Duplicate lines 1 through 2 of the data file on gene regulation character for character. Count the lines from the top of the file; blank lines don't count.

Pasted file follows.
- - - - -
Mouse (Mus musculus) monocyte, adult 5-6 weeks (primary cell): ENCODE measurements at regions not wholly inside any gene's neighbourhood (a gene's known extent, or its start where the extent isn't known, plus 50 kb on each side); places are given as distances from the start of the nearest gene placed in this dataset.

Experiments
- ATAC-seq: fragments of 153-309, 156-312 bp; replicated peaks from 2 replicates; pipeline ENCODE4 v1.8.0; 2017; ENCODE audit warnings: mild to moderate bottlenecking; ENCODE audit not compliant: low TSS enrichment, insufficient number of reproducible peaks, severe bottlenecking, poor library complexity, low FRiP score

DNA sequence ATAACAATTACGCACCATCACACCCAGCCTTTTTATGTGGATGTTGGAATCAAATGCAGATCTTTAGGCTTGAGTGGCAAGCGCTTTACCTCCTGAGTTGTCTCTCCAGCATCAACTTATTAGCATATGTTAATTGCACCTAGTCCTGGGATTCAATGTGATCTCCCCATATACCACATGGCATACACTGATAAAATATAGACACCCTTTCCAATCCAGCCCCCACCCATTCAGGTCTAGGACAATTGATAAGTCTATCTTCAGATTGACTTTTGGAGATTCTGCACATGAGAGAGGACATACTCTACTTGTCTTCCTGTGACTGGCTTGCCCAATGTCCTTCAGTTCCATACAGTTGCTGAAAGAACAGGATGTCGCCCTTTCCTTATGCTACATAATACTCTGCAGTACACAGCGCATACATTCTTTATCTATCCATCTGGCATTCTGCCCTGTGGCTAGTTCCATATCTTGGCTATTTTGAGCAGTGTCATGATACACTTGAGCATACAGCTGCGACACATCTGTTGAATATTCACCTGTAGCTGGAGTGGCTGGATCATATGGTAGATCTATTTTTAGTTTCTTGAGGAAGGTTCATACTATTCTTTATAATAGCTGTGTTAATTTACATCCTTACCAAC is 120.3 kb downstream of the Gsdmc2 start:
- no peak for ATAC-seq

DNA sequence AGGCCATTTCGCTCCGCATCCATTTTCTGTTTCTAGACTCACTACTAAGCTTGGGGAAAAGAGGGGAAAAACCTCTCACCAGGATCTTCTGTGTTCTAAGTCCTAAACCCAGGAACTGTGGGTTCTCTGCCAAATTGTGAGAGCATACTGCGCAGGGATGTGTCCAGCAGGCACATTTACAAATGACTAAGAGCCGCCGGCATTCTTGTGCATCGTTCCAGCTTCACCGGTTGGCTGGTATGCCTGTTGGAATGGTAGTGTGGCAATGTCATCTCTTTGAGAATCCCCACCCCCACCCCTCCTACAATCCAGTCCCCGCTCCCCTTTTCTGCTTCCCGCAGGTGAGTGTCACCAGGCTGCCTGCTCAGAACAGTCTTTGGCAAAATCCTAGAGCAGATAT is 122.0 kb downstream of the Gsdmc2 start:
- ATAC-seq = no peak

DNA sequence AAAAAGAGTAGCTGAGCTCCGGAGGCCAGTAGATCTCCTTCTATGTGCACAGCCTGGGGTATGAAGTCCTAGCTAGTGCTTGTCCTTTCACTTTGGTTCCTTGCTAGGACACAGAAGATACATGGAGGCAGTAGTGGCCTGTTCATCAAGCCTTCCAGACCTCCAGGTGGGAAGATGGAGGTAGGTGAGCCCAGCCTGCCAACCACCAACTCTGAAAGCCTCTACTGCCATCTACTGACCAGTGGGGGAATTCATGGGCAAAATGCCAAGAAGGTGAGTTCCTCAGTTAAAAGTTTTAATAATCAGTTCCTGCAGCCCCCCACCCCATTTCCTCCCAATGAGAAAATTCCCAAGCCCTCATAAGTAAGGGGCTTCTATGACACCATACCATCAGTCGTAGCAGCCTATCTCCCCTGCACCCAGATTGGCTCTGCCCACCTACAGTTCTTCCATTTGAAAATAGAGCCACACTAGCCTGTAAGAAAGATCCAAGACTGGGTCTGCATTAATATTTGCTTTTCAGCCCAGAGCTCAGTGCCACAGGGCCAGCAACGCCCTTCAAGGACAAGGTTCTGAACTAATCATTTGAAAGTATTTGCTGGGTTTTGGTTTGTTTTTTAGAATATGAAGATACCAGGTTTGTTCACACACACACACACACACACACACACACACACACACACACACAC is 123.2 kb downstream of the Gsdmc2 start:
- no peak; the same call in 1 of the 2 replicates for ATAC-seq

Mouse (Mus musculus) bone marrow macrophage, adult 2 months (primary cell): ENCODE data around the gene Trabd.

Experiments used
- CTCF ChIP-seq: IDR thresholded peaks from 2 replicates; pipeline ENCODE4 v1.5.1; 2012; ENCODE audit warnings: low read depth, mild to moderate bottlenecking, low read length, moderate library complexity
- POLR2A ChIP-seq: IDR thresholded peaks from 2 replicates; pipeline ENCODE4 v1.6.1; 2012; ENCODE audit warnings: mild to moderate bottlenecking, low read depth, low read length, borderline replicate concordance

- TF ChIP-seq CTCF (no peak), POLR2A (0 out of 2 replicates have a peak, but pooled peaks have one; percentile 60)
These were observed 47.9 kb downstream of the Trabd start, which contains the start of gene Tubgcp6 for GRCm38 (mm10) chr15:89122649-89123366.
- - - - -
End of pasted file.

Mouse (Mus musculus) monocyte, adult 5-6 weeks (primary cell): ENCODE measurements at regions not wholly inside any gene's neighbourhood (a gene's known extent, or its start where the extent isn't known, plus 50 kb on each side); places are given as distances from the start of the nearest gene placed in this dataset.

Experiments